Oh, and I guess $32 is hard to beat, but I wouldn't get a PentiumD unless I was broke and desperate Smile
Post 20 Jan 2008, 15:01
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tom tobias



Joined: 09 Sep 2003
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tom tobias
fudder wrote:
But sure thing, it doesn't hurt getting a a big-ass cooling block or radiator, so you can run with a even more quiet fan ...
Um, well, with that newer technology, you described, i.e. 45nm, I suppose that the big 12u Cooler from that Austrian company would do the trick with NO FAN. However, I have tested some fans that ran about 800Hz, and to my (now, nearly deaf) ears, they were essentially noise free (<15 db).
I need to read more about "VMX", since I don't understand why it is useful, or necessary. The price of the LEAST expensive E6xxx is $135.
http://www.stalliontek.com/ProductDetails.asp?ProductCode=CPC2D%2DE6300OEM
To my penny wise, and pound foolish mentality, that seems to be FIVE TIMES more expensive than the "D". What are the advantages of the E6xxx, compared with the 64 bit D? Smaller die? less heat? faster? more cache? all of the above?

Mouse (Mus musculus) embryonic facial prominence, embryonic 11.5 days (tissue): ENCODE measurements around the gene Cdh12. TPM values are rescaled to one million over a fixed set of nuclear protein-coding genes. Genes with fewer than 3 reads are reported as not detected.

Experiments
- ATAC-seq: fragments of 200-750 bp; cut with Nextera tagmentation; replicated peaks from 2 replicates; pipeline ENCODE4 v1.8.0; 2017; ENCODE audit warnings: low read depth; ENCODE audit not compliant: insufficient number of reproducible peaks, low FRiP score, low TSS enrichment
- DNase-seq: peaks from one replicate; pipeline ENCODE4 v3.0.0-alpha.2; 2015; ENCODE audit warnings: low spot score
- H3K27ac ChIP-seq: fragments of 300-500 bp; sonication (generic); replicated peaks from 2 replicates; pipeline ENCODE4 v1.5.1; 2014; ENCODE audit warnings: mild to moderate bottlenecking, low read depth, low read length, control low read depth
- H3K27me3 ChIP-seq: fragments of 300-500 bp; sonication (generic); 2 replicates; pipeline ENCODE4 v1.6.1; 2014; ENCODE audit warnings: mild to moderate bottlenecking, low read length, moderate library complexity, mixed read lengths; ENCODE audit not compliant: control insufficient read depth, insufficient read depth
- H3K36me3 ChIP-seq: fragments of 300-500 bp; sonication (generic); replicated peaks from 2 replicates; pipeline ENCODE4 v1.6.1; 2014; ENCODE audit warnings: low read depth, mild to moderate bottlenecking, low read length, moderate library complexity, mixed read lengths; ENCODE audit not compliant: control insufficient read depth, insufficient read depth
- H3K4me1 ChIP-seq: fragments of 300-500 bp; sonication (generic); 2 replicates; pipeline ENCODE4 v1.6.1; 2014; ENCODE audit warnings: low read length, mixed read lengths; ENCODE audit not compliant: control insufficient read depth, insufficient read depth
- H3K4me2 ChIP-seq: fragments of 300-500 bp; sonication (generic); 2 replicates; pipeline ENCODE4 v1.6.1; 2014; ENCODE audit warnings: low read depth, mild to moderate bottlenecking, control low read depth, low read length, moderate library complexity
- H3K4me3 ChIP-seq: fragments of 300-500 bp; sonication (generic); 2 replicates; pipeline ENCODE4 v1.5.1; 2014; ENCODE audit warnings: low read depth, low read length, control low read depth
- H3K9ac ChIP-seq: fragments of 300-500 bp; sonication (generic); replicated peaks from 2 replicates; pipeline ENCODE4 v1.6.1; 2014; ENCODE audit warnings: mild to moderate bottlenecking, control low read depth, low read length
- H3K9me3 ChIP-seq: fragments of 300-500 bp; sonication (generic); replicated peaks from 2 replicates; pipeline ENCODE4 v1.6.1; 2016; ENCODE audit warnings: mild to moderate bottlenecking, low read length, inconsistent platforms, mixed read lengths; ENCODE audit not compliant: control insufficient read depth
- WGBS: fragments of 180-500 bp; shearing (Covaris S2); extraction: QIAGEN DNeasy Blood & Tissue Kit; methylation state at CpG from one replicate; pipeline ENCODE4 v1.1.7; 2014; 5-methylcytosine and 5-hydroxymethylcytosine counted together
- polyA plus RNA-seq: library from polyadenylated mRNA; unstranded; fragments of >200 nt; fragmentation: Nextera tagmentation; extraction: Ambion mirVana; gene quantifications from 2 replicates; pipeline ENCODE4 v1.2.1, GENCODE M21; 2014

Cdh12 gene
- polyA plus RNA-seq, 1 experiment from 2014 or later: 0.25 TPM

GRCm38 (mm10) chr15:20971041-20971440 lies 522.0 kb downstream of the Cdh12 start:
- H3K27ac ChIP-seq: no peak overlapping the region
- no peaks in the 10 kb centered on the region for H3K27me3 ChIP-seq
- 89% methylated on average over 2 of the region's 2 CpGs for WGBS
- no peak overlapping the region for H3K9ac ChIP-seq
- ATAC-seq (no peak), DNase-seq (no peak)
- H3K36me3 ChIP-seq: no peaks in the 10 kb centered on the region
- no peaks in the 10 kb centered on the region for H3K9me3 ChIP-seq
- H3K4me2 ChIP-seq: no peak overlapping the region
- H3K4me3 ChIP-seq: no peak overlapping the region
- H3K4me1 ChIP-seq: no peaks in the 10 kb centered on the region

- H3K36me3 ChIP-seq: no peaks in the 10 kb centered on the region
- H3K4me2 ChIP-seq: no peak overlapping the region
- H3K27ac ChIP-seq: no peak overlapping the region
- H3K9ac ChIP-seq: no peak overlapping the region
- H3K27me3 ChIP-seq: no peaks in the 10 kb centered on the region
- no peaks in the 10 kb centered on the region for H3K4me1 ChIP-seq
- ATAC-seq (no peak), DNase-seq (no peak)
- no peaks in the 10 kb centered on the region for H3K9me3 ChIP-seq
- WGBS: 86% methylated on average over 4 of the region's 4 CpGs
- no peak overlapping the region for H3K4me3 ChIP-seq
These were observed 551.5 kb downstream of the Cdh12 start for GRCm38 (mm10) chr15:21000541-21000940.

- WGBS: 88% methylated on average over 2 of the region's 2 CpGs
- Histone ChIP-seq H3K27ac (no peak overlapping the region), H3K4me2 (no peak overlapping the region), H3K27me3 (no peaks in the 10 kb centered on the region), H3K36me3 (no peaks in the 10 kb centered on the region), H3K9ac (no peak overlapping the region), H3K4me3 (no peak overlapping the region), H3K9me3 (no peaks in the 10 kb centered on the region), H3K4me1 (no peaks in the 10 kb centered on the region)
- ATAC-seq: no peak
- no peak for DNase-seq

How does "VMX" help someone?
I normally purchase a cpu AFTER it has come and gone in the popularity parade, so that the price descends to a more reasonable level. Here's then my question: If I purchase a "D", and run it in one computer, and an E6xxx in another, and run them both under the same conditions/time, etc, side by side, will the E6xxx last five times longer than the "D"? If it is now 2014, which one of the two machines will my attendant in the nursing home be using to send a message to you? My point is this: five years from now, BOTH the "D" and the E6xxx will be absolutely obsolete. I remember when the 1.4 ghz Tualatin cpu first came out, (that's the cpu in our twin Biostar motherboards)--oh, what a lot of brouhaha there was about this great cpu, that was so much faster than the old 1 ghz. A couple of years later, when I bought them, the prices had descended to about $50. Paying today, six years later, $32 for a cpu that is at least five times faster than the Tualatin, seems to me quite a bargain. What will anyone use VMX for?